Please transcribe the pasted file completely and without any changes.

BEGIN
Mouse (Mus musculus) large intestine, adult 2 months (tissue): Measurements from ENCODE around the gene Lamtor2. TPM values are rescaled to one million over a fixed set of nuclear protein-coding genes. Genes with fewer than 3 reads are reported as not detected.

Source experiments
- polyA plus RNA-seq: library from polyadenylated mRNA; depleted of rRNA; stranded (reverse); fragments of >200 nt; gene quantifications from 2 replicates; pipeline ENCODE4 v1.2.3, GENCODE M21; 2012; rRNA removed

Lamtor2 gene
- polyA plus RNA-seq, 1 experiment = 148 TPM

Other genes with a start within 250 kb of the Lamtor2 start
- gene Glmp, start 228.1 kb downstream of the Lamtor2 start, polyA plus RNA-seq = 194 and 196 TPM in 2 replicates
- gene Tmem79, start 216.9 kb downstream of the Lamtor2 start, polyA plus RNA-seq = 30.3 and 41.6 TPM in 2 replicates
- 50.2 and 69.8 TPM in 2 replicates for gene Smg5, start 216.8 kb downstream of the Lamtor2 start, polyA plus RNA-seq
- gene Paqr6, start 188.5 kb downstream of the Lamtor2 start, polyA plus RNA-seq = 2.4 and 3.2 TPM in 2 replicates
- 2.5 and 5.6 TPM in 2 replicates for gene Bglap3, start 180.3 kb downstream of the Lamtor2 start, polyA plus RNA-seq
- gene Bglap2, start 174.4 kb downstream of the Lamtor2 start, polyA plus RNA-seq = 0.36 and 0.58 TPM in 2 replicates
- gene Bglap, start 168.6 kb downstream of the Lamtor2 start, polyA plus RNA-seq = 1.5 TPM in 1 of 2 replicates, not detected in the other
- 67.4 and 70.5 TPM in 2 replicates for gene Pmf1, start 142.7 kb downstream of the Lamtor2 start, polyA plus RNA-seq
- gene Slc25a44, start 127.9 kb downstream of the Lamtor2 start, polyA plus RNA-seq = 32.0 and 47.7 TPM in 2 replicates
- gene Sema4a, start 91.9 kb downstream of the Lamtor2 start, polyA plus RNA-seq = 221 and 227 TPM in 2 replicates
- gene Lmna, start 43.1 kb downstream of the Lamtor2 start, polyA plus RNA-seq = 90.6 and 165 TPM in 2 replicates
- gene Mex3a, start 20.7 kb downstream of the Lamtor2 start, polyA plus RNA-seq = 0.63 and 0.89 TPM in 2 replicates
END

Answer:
Mouse (Mus musculus) large intestine, adult 2 months (tissue): Measurements from ENCODE around the gene Lamtor2. TPM values are rescaled to one million over a fixed set of nuclear protein-coding genes. Genes with fewer than 3 reads are reported as not detected.

Source experiments
- polyA plus RNA-seq: library from polyadenylated mRNA; depleted of rRNA; stranded (reverse); fragments of >200 nt; gene quantifications from 2 replicates; pipeline ENCODE4 v1.2.3, GENCODE M21; 2012; rRNA removed

Lamtor2 gene
- polyA plus RNA-seq, 1 experiment = 148 TPM

Other genes with a start within 250 kb of the Lamtor2 start
- gene Glmp, start 228.1 kb downstream of the Lamtor2 start, polyA plus RNA-seq = 194 and 196 TPM in 2 replicates
- gene Tmem79, start 216.9 kb downstream of the Lamtor2 start, polyA plus RNA-seq = 30.3 and 41.6 TPM in 2 replicates
- 50.2 and 69.8 TPM in 2 replicates for gene Smg5, start 216.8 kb downstream of the Lamtor2 start, polyA plus RNA-seq
- gene Paqr6, start 188.5 kb downstream of the Lamtor2 start, polyA plus RNA-seq = 2.4 and 3.2 TPM in 2 replicates
- 2.5 and 5.6 TPM in 2 replicates for gene Bglap3, start 180.3 kb downstream of the Lamtor2 start, polyA plus RNA-seq
- gene Bglap2, start 174.4 kb downstream of the Lamtor2 start, polyA plus RNA-seq = 0.36 and 0.58 TPM in 2 replicates
- gene Bglap, start 168.6 kb downstream of the Lamtor2 start, polyA plus RNA-seq = 1.5 TPM in 1 of 2 replicates, not detected in the other
- 67.4 and 70.5 TPM in 2 replicates for gene Pmf1, start 142.7 kb downstream of the Lamtor2 start, polyA plus RNA-seq
- gene Slc25a44, start 127.9 kb downstream of the Lamtor2 start, polyA plus RNA-seq = 32.0 and 47.7 TPM in 2 replicates
- gene Sema4a, start 91.9 kb downstream of the Lamtor2 start, polyA plus RNA-seq = 221 and 227 TPM in 2 replicates
- gene Lmna, start 43.1 kb downstream of the Lamtor2 start, polyA plus RNA-seq = 90.6 and 165 TPM in 2 replicates
- gene Mex3a, start 20.7 kb downstream of the Lamtor2 start, polyA plus RNA-seq = 0.63 and 0.89 TPM in 2 replicates